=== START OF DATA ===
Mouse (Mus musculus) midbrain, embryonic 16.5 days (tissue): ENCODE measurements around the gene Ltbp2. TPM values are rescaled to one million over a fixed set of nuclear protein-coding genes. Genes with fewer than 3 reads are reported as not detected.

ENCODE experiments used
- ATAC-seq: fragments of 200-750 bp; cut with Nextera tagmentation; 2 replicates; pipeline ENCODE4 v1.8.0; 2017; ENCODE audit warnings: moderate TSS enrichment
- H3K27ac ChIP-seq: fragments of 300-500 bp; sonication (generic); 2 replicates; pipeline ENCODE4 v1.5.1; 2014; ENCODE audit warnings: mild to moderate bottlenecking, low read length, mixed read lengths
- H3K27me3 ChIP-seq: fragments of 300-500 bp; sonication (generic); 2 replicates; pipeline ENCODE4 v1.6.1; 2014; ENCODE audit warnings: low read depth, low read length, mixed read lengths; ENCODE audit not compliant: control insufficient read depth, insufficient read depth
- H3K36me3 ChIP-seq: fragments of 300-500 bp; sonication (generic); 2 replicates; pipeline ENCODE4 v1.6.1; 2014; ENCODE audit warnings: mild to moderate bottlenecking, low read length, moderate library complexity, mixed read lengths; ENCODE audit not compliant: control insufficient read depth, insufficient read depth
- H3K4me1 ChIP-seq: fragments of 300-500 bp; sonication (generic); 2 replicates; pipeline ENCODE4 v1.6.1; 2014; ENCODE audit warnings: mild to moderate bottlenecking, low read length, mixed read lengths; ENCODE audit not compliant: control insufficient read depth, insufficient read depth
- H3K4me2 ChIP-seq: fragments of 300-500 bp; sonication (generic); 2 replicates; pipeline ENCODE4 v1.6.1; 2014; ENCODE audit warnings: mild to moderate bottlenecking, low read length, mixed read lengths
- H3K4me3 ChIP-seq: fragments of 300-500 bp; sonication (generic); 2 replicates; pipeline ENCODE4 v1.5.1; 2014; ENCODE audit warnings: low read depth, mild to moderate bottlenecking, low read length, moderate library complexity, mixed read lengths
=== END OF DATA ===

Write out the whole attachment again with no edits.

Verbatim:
Mouse (Mus musculus) midbrain, embryonic 16.5 days (tissue): ENCODE measurements around the gene Ltbp2. TPM values are rescaled to one million over a fixed set of nuclear protein-coding genes. Genes with fewer than 3 reads are reported as not detected.

ENCODE experiments used
- ATAC-seq: fragments of 200-750 bp; cut with Nextera tagmentation; 2 replicates; pipeline ENCODE4 v1.8.0; 2017; ENCODE audit warnings: moderate TSS enrichment
- H3K27ac ChIP-seq: fragments of 300-500 bp; sonication (generic); 2 replicates; pipeline ENCODE4 v1.5.1; 2014; ENCODE audit warnings: mild to moderate bottlenecking, low read length, mixed read lengths
- H3K27me3 ChIP-seq: fragments of 300-500 bp; sonication (generic); 2 replicates; pipeline ENCODE4 v1.6.1; 2014; ENCODE audit warnings: low read depth, low read length, mixed read lengths; ENCODE audit not compliant: control insufficient read depth, insufficient read depth
- H3K36me3 ChIP-seq: fragments of 300-500 bp; sonication (generic); 2 replicates; pipeline ENCODE4 v1.6.1; 2014; ENCODE audit warnings: mild to moderate bottlenecking, low read length, moderate library complexity, mixed read lengths; ENCODE audit not compliant: control insufficient read depth, insufficient read depth
- H3K4me1 ChIP-seq: fragments of 300-500 bp; sonication (generic); 2 replicates; pipeline ENCODE4 v1.6.1; 2014; ENCODE audit warnings: mild to moderate bottlenecking, low read length, mixed read lengths; ENCODE audit not compliant: control insufficient read depth, insufficient read depth
- H3K4me2 ChIP-seq: fragments of 300-500 bp; sonication (generic); 2 replicates; pipeline ENCODE4 v1.6.1; 2014; ENCODE audit warnings: mild to moderate bottlenecking, low read length, mixed read lengths
- H3K4me3 ChIP-seq: fragments of 300-500 bp; sonication (generic); 2 replicates; pipeline ENCODE4 v1.5.1; 2014; ENCODE audit warnings: low read depth, mild to moderate bottlenecking, low read length, moderate library complexity, mixed read lengths